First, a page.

Plant pest invasions: Colonization, impact, predictions and management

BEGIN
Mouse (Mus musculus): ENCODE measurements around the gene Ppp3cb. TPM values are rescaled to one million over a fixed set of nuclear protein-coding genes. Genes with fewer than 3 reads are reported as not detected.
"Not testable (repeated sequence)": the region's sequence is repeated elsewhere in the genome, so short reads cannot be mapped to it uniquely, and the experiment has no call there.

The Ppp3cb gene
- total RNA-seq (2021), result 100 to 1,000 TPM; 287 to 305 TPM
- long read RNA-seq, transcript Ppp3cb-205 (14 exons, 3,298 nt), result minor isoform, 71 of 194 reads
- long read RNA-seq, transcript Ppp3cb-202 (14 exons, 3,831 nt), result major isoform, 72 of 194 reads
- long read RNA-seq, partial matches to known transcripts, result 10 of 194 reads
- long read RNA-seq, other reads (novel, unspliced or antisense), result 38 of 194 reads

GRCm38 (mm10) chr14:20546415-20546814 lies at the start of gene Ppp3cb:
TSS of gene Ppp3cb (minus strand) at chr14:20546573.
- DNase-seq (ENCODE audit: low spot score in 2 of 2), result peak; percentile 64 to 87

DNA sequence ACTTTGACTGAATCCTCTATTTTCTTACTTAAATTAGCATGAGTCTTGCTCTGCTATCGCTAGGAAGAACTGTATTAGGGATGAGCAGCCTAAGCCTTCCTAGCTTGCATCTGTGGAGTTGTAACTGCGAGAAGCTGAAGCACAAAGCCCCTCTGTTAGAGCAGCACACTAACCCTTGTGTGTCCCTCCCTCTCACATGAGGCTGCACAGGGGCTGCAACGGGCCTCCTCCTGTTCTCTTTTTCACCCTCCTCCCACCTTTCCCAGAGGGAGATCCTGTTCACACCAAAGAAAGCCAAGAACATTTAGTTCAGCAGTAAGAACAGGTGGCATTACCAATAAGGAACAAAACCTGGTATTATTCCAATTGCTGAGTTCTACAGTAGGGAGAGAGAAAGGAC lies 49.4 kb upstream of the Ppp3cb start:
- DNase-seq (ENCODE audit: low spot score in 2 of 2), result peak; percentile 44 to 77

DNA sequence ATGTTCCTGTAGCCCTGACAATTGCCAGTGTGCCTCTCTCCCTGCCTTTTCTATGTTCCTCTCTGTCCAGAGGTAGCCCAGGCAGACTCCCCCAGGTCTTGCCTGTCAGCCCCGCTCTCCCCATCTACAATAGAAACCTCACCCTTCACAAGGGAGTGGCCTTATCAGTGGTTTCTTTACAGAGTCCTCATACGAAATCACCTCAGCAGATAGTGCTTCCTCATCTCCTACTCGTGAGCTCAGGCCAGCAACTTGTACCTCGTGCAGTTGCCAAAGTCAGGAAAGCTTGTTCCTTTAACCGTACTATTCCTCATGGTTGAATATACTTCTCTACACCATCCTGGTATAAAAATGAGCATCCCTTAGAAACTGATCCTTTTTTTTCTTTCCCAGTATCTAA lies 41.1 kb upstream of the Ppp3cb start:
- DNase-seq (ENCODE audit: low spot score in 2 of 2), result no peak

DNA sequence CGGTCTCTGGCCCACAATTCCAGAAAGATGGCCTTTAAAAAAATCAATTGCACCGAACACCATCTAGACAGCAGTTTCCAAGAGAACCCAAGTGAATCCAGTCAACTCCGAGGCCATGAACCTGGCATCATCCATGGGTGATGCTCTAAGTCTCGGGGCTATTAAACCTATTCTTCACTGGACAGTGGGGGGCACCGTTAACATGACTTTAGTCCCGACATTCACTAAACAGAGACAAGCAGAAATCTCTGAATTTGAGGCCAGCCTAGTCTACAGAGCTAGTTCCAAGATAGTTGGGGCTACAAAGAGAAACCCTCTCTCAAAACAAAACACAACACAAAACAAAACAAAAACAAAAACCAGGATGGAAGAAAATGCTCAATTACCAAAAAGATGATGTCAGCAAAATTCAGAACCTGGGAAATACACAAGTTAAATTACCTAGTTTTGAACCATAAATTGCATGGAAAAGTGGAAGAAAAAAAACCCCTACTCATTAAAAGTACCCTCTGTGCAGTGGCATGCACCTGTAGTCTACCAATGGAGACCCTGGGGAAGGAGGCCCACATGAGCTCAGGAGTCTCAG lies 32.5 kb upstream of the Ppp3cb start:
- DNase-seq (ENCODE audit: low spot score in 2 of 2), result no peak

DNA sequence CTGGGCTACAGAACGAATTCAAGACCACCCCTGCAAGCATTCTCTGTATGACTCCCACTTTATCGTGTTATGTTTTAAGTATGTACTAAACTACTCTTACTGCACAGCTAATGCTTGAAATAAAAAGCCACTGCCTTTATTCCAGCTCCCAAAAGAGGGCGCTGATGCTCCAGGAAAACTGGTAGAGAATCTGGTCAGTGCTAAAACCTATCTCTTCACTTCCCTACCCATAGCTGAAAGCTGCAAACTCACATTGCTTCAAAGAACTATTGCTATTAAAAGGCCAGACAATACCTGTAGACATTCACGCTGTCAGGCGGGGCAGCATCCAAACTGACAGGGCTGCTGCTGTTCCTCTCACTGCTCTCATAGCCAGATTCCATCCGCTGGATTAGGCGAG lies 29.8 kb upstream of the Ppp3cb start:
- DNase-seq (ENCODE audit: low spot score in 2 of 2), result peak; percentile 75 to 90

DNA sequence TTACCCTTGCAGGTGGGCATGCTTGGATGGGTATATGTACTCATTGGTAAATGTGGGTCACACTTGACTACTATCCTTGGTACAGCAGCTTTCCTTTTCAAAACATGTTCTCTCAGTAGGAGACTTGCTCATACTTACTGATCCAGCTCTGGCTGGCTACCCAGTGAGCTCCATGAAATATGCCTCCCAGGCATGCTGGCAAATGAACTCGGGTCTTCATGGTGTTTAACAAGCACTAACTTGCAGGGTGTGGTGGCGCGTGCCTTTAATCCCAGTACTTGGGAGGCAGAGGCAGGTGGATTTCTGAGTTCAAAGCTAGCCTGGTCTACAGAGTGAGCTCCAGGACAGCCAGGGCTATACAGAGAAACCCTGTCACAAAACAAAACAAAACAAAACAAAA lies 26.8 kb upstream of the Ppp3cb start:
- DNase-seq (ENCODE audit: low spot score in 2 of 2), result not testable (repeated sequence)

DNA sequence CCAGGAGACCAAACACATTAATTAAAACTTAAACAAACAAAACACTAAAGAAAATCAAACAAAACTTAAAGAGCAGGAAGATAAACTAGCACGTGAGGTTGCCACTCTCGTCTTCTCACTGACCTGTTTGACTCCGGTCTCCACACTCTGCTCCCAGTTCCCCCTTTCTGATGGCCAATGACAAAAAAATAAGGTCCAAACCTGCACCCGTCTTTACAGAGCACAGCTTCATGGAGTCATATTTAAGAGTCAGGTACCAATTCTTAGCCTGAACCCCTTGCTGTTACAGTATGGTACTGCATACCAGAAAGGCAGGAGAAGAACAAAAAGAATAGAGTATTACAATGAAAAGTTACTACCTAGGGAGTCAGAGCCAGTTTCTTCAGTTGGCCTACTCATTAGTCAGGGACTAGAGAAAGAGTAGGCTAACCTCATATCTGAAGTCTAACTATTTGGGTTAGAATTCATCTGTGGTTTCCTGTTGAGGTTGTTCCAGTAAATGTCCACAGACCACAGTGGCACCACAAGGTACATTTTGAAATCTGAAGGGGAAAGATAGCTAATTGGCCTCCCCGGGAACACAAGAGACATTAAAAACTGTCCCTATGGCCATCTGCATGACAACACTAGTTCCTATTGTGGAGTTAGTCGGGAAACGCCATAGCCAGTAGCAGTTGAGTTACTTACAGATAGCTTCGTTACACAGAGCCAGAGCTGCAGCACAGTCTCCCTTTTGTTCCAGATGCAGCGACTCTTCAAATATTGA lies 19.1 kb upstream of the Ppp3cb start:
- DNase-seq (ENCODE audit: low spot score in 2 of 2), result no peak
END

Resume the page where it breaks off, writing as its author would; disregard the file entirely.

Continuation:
Abstract: Emerging crop pests are often exotic. These are species that have been unintentionally moved into new regions where they establish and increasingly represent a challenge to plants in the recipient region. For instance, more than 80 alien mite species have been introduced in Europe during the past 50 years, most of them reaching the status of pests. Because many exotics become invasive, it is urgent to put efforts in better knowing how and where pests move to gain knowledge in predicting the risk of colonizing new regions and prevent invasions to expand but also to avoid new to occur. To this end, studies of the mechanisms of invasions and associated pathways are needed not only to monitor and intercept species but also for the management of invasive pests. Here I focus on these questions taking as an example the invasive spider mite, Tetranychus evansi. For its control in new colonized areas, continuous and novel international efforts have focused on searching exotic phytoseiids candidates. Interestingly, such exotics are beneficial. The study of invasion processes is relevant to both the unintentional introduction of exotic pests and the intentional introduction of natural enemies.Extended abstract

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